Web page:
Global Literacy Community

In American society, I have noticed that Arab Americans and people from Middle Eastern countries have been underrepresented. There are so many things we do not know about them. Personally, I had very limited knowledge about Islamic cultures and society, and I was not sure how to approach learning and then teaching about these cultures. I felt I should be very careful, like stepping on thin ice. I thought Muslim and Islamic themes would be difficult to bring into my lessons. The bottom line was that I simply avoided these themes.

When I was asked to join the global literacy community group, I thought it was a great opportunity to educate myself. I needed more information and resources to ease my hesitations and gain confidence as an Arts Integration Specialist when sharing Islamic arts with my students. In the study group meetings, we read and explored children’s literature with a wide range of genres and themes, such as Under My Hijab by Hena Khan and Aaliya Jaleel (2019), Golden Domes and Silver Lanterns: A Muslim Book of Colors by Hena Khan and Mehrdokht Amini (2012), The Arabic Quilt: An Immigrant Story by Aya Khalil and Anait Semirdzhyan (2020), and King for a Day by Rukhsana Khan and Christine Kromer (2013). Through these stories, we learned about the diverse lives of contemporary Muslim families and their traditions and histories, and we also shared teaching ideas about how to use these stories in the classroom.

Book Selection for Hybrid Arts Teaching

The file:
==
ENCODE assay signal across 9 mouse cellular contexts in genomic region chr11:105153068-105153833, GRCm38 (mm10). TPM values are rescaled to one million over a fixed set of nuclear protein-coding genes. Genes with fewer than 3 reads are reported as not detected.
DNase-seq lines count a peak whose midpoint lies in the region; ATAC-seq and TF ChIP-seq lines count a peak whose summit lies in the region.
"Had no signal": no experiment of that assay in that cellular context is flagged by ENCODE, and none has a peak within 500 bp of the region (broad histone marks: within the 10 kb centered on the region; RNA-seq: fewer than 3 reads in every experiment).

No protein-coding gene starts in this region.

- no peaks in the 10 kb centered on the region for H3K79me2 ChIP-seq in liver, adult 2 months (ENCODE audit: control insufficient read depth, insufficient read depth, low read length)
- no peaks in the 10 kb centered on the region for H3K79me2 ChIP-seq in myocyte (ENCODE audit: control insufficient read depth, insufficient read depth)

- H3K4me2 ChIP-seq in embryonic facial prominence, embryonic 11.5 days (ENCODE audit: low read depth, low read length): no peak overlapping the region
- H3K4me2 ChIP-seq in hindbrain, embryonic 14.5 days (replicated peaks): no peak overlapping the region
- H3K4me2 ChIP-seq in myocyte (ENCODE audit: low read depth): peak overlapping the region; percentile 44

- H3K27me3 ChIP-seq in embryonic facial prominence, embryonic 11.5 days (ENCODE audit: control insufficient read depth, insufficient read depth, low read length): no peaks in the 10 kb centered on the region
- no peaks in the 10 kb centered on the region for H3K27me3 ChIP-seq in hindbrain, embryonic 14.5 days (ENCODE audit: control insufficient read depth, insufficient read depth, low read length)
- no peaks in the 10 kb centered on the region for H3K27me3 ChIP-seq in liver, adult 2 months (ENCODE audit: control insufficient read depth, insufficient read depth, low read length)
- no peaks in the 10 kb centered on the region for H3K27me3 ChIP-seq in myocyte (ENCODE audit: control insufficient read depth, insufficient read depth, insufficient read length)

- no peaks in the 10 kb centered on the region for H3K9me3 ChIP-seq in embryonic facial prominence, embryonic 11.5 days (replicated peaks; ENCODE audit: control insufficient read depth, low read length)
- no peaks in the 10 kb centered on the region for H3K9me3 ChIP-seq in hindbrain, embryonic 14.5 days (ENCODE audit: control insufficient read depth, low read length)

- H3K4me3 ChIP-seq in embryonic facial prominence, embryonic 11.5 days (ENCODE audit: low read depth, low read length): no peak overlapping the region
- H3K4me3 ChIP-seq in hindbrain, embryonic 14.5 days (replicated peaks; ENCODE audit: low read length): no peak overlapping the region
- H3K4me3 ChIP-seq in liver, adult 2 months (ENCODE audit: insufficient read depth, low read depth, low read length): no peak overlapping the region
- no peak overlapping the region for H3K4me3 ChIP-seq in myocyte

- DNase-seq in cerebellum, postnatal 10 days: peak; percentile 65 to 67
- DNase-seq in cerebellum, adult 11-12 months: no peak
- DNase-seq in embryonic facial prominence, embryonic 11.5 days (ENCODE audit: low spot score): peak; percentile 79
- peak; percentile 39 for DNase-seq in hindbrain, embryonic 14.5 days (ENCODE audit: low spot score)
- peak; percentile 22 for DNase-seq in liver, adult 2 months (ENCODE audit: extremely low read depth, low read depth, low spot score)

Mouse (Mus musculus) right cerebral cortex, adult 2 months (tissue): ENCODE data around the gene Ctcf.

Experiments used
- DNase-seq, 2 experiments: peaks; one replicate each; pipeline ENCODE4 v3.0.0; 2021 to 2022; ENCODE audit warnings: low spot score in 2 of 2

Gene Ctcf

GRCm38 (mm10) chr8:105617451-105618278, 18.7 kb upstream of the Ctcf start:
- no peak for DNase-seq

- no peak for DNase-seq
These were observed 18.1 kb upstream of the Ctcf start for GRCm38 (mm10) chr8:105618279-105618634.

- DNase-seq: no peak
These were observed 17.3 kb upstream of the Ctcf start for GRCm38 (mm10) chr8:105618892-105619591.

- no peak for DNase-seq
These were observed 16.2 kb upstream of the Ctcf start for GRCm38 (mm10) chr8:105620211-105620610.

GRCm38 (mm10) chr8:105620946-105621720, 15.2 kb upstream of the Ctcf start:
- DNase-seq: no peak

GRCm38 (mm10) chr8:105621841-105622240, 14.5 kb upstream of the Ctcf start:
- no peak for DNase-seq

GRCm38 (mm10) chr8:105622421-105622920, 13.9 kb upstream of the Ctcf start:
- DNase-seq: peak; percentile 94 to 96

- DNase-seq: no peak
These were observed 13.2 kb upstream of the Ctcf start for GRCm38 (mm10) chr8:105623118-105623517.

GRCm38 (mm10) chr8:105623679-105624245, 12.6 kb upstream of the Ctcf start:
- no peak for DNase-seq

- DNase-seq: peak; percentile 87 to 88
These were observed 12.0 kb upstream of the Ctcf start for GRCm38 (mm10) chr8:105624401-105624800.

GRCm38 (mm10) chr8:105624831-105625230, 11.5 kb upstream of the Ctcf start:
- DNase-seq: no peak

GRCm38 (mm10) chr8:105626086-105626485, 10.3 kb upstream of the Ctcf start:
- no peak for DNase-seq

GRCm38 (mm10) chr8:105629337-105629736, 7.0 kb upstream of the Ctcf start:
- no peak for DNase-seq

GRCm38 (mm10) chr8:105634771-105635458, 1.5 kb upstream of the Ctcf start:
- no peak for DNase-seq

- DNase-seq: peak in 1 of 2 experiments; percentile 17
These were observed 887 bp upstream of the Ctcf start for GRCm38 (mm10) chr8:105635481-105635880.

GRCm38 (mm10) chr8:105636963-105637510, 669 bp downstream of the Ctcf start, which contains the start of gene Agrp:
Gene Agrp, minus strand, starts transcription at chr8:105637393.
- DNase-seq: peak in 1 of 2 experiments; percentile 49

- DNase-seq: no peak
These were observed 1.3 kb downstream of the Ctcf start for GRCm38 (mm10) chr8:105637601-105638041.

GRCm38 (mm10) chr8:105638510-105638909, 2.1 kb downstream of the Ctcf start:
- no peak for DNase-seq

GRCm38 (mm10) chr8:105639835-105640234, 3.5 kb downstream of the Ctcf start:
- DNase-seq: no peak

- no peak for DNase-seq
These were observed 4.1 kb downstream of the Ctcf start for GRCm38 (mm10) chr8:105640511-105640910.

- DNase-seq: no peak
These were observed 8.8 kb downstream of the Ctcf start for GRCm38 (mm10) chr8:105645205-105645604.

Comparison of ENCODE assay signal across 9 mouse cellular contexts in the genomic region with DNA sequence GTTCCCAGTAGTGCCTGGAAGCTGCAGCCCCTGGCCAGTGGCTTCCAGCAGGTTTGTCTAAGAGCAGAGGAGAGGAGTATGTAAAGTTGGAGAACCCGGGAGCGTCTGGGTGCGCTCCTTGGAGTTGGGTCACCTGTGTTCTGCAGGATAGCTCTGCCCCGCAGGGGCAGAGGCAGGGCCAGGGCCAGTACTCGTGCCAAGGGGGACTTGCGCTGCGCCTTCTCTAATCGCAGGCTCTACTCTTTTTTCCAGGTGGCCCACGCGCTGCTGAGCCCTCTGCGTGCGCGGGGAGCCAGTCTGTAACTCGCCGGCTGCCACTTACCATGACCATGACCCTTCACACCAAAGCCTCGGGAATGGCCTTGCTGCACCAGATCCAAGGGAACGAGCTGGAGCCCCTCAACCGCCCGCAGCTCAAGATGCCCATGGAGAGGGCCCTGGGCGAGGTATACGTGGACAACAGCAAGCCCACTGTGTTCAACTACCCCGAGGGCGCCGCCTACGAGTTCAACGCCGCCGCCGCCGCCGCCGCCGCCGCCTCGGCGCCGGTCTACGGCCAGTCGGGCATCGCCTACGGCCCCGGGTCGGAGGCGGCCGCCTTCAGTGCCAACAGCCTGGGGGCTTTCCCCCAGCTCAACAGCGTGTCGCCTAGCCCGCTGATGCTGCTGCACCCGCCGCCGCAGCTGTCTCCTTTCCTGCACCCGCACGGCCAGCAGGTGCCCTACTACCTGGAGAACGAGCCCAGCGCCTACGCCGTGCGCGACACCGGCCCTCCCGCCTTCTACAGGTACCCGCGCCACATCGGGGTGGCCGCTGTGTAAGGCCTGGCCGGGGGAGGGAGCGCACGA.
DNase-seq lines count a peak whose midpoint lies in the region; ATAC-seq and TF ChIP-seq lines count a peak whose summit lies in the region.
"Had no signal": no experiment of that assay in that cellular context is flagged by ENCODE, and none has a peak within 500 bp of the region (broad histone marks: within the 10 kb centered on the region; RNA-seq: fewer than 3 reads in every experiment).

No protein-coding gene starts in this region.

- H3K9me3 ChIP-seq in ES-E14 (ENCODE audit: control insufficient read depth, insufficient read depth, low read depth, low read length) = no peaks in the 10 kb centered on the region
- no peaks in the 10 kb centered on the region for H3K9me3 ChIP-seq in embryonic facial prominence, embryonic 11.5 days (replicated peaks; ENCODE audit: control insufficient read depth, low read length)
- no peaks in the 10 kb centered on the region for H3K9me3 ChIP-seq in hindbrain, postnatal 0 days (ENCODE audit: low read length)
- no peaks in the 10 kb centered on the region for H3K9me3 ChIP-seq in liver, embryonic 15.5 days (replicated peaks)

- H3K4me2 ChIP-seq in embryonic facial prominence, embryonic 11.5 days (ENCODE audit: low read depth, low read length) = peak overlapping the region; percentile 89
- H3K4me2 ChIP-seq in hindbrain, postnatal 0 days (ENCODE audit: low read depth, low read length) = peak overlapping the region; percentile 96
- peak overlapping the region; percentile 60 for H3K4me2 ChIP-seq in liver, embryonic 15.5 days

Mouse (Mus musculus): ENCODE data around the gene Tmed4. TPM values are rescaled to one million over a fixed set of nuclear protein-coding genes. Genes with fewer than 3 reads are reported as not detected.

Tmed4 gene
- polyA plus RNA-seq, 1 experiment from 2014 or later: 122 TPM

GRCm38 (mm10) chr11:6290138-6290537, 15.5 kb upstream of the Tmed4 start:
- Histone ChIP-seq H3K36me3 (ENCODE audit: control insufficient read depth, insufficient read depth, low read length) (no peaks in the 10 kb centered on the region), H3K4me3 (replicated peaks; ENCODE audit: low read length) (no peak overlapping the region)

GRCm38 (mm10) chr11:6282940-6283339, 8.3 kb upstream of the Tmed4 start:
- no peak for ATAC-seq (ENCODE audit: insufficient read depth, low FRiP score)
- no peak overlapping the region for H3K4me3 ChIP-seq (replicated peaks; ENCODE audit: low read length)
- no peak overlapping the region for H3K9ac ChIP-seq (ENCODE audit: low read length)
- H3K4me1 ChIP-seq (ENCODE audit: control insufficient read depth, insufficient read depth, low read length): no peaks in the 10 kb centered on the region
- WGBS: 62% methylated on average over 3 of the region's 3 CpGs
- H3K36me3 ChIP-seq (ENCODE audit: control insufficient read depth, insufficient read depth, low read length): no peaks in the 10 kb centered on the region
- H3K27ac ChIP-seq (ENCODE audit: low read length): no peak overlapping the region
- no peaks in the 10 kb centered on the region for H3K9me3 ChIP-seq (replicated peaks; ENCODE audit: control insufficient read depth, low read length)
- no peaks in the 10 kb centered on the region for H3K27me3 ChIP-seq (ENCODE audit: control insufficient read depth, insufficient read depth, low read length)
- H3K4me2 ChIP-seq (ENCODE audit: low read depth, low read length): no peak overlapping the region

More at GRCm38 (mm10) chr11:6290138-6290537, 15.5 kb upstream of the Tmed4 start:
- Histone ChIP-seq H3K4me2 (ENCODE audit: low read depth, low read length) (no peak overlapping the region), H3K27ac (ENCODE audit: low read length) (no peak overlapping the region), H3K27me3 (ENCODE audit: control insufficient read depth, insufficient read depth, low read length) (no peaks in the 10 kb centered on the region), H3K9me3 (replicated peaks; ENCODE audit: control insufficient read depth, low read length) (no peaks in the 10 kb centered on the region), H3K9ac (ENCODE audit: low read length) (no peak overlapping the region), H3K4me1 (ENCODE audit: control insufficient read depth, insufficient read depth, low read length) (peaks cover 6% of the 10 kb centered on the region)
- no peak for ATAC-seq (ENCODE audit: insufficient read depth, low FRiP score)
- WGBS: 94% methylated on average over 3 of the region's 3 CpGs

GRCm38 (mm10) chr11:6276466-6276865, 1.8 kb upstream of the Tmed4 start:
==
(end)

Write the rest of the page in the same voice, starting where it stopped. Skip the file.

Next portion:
During the 2020–2021 school year, at the height of the COVID-19 pandemic, teaching visual arts through Zoom was quite challenging. Many students were in difficult learning environments with internet issues and limited art materials, which led to disconnections and teaching–learning difficulties. I diligently focused on engagements as much as I could because I knew students had been looking forward to taking my art class and would enjoy creating art with me. The beautiful illustrations in Golden Domes and Silver Lanterns attracted me. The image of the silver lantern, fanoos, on the book’s cover immediately caught my eye and reminded me of Mexican, Chinese, and Japanese lanterns that people decorate during festivals. I thought the story would motivate students to learn about the Islamic arts and cultures they rarely see, to make connections to the lanterns they see during festivals in their communities. I studied the cultural meanings and geometric designs of the fanoos, and developed a lesson on the topic for Grade 1. It was a visual art integrated English Language Arts, math, and social justice lesson for a hybrid learning setting.